Hydrogen Deuterium Tritium
Hydrogen, the very first chemical element of the periodic table and the very first atom to come into existence after the Big Bang, is practically in a category of its own.
Hydrogen is most abundant element in the universe, it is the main material and fuel of all stars, in which its protons are being fused together into larger atoms, creating the wealth of chemical elements.
Hydrogen is the simplest atom, essentially combining one positively charged proton with one negatively charged electron, usually represented as a kind of planetary system, but these basic electric charges cannot be thought of as objects at all. Hydrogen has one proton, Deuterium (present in so called heavy water) has an additional neutron and the radioactive Tritium has yet another neutron, making it the heaviest Hydrogen isotope.
Hydrogen as the primal Element is what both makes stars, matter, and life possible. We encounter it daily in the form of water, a compound of Hydrogen and Oxygen: in fact water consists of burned Hydrogen. The huge Hydrogen cycle on our planet makes the climate possible, but also continental drift, as subducted water contained within oceanic crust is the main lubricant for this mechanism. Evaporated water precipitates as rain or snow, and it is the very possibility of water being able to exist in its three states, solid, liquid and gaseous, that makes our planet so special and alive. At the core of all this is Hydrogen. Hydrogen as an Ion is the free proton that enables all acidity, most importantly on a planetary scale this means the weathering of the rocks, and with it the sea having become salty. Our very bodies consist for 2/3 of (salty) water, to remind us of our origins in the sea, millions of years back in evolution. But Hydrogen, being the most abundant element in the Universe, plays a major role on a far grander scale too.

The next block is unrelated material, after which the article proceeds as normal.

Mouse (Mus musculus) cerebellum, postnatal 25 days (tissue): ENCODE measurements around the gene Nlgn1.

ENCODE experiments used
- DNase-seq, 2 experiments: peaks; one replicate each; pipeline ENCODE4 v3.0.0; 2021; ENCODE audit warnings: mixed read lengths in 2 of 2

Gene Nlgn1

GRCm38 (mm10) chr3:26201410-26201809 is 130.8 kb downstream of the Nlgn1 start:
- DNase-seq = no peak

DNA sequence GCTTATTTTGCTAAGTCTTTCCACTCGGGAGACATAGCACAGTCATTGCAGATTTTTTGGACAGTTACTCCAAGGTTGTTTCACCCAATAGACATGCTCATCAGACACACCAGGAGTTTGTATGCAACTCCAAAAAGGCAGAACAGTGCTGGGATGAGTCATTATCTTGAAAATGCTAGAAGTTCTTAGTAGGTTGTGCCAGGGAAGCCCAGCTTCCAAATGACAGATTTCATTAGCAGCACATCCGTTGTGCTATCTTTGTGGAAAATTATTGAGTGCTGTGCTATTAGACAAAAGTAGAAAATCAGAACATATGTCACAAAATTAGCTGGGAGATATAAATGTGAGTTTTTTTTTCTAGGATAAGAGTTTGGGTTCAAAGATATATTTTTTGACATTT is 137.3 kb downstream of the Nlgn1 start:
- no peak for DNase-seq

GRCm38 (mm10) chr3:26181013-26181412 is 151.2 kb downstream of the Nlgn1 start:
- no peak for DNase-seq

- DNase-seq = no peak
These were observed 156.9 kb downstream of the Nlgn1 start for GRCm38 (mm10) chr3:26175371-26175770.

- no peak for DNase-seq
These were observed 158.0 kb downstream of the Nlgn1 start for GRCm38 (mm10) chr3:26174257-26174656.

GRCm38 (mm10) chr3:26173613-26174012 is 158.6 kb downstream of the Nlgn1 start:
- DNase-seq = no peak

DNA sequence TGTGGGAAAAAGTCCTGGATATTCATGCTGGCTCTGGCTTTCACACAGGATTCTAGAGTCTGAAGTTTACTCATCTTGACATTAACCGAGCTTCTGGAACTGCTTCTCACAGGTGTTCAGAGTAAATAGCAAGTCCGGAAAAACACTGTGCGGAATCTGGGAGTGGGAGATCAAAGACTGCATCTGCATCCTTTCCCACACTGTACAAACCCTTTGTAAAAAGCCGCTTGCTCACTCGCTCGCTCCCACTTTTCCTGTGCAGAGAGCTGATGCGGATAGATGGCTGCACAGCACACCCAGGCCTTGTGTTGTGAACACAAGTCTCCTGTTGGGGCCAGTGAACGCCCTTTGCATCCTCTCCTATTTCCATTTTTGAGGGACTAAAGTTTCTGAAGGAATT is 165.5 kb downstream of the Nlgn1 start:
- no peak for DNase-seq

Carl Sagan once said “We are made of Stardust” and this is no metaphor, but a literal physical truth, as all elements have been created within stars, out of Hydrogen.
Very well known is the Hubble photograph called “The Pillars of Creation” which are images of vast clouds of Hydrogen from which stars are being formed as we look at them. Stars are born from Hydrogen, stars are nuclear reactors with Hydrogen as fuel, in this way new and heavier elements are all born on the inside of stars.
How to musically create and evoke these famous Pillars of Creation consisting of Hydrogen, as can be observed from the deep space photograph? For this, cutting edge digital technology with spectral composition lends a hand. The image below shows the sound spectrum between 24 and 27 minutes of duration in this composition.
Pillars of sound with a hydrogenic quality can be observed here, counterparts to the pillars of creation shown before.
In the music of H D T (the abbreviated title of this work) one becomes aware of a music as time-place to linger in, rather than music mostly as an abstract story unfolding a plot in time. In this sense the music of all compositions in the Elements cycle does away with the classical concepts of form, and ventures into new territory with forms more akin perhaps to Calder’s giant mobiles, always in motion and therefore different but also the same objects. But the music here is not an object, nor a collection of objects, but composed to make one enter into the very fabric of sound and sound perception.
Hydrogen, being at the beginning of all creation, of all spacetime, of all matter, of all life, required the music, the composition, to be like an open projection area for all possible associations during listening. In fact, by selective listening one can discern the simultaneous possibilities for various works all in one. Further listening will open up new ways of hearing, new layers to focus one’s attention to. One of the means used to achieve this is the creation of quadro within stereo, so 2+2 audio, an original technique to create surround sound within what is technically still a stereo recording. Oscar van Dillen derived the concept and technique for this from his prepositional analysis parameters insonance, intersonance and perisonance. An example of this can be seen in the rather different channel peaks LR in the waveform audiogram.